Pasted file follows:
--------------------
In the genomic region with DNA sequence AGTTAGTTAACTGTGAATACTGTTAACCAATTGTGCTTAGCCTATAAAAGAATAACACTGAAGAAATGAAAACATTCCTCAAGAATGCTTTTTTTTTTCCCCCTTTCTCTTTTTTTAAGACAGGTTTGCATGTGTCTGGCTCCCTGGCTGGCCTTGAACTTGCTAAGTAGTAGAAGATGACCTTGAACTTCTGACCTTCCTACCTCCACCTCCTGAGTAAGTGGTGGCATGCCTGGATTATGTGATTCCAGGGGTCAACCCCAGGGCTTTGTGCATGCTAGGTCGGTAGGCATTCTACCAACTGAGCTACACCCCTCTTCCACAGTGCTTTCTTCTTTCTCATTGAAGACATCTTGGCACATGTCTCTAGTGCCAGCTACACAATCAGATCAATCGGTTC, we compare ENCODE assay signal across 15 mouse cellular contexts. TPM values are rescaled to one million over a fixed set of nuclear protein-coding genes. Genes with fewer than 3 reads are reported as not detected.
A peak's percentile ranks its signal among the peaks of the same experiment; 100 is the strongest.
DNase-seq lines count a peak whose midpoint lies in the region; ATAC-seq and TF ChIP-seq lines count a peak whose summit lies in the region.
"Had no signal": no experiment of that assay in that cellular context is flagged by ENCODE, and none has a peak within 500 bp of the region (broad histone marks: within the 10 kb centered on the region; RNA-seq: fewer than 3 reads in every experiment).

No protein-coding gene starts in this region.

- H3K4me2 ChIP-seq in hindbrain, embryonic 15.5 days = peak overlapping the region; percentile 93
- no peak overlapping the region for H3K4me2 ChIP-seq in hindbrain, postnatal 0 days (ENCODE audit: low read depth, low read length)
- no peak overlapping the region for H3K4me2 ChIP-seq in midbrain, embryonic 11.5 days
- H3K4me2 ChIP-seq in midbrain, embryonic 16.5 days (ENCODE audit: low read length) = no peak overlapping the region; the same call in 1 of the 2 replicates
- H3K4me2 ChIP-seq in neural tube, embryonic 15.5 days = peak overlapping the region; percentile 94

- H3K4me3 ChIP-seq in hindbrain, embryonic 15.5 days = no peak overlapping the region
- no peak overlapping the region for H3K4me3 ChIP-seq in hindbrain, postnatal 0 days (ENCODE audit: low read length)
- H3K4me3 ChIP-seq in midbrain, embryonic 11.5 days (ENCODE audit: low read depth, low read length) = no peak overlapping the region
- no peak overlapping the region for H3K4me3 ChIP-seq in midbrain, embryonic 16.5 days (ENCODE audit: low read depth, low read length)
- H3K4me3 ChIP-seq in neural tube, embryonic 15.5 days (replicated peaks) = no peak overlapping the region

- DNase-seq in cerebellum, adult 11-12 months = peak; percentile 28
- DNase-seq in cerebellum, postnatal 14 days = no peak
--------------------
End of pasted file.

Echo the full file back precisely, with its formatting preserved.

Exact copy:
In the genomic region with DNA sequence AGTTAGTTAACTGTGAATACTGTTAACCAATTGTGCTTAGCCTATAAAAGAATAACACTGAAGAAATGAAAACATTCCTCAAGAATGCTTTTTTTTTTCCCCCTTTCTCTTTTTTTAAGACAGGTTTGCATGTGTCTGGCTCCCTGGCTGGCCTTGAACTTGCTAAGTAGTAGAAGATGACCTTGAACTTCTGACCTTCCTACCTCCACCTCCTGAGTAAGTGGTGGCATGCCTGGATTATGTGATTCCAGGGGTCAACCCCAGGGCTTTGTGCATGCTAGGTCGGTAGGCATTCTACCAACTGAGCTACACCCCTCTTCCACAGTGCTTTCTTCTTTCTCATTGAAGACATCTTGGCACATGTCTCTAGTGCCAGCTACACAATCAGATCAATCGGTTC, we compare ENCODE assay signal across 15 mouse cellular contexts. TPM values are rescaled to one million over a fixed set of nuclear protein-coding genes. Genes with fewer than 3 reads are reported as not detected.
A peak's percentile ranks its signal among the peaks of the same experiment; 100 is the strongest.
DNase-seq lines count a peak whose midpoint lies in the region; ATAC-seq and TF ChIP-seq lines count a peak whose summit lies in the region.
"Had no signal": no experiment of that assay in that cellular context is flagged by ENCODE, and none has a peak within 500 bp of the region (broad histone marks: within the 10 kb centered on the region; RNA-seq: fewer than 3 reads in every experiment).

No protein-coding gene starts in this region.

- H3K4me2 ChIP-seq in hindbrain, embryonic 15.5 days = peak overlapping the region; percentile 93
- no peak overlapping the region for H3K4me2 ChIP-seq in hindbrain, postnatal 0 days (ENCODE audit: low read depth, low read length)
- no peak overlapping the region for H3K4me2 ChIP-seq in midbrain, embryonic 11.5 days
- H3K4me2 ChIP-seq in midbrain, embryonic 16.5 days (ENCODE audit: low read length) = no peak overlapping the region; the same call in 1 of the 2 replicates
- H3K4me2 ChIP-seq in neural tube, embryonic 15.5 days = peak overlapping the region; percentile 94

- H3K4me3 ChIP-seq in hindbrain, embryonic 15.5 days = no peak overlapping the region
- no peak overlapping the region for H3K4me3 ChIP-seq in hindbrain, postnatal 0 days (ENCODE audit: low read length)
- H3K4me3 ChIP-seq in midbrain, embryonic 11.5 days (ENCODE audit: low read depth, low read length) = no peak overlapping the region
- no peak overlapping the region for H3K4me3 ChIP-seq in midbrain, embryonic 16.5 days (ENCODE audit: low read depth, low read length)
- H3K4me3 ChIP-seq in neural tube, embryonic 15.5 days (replicated peaks) = no peak overlapping the region

- DNase-seq in cerebellum, adult 11-12 months = peak; percentile 28
- DNase-seq in cerebellum, postnatal 14 days = no peak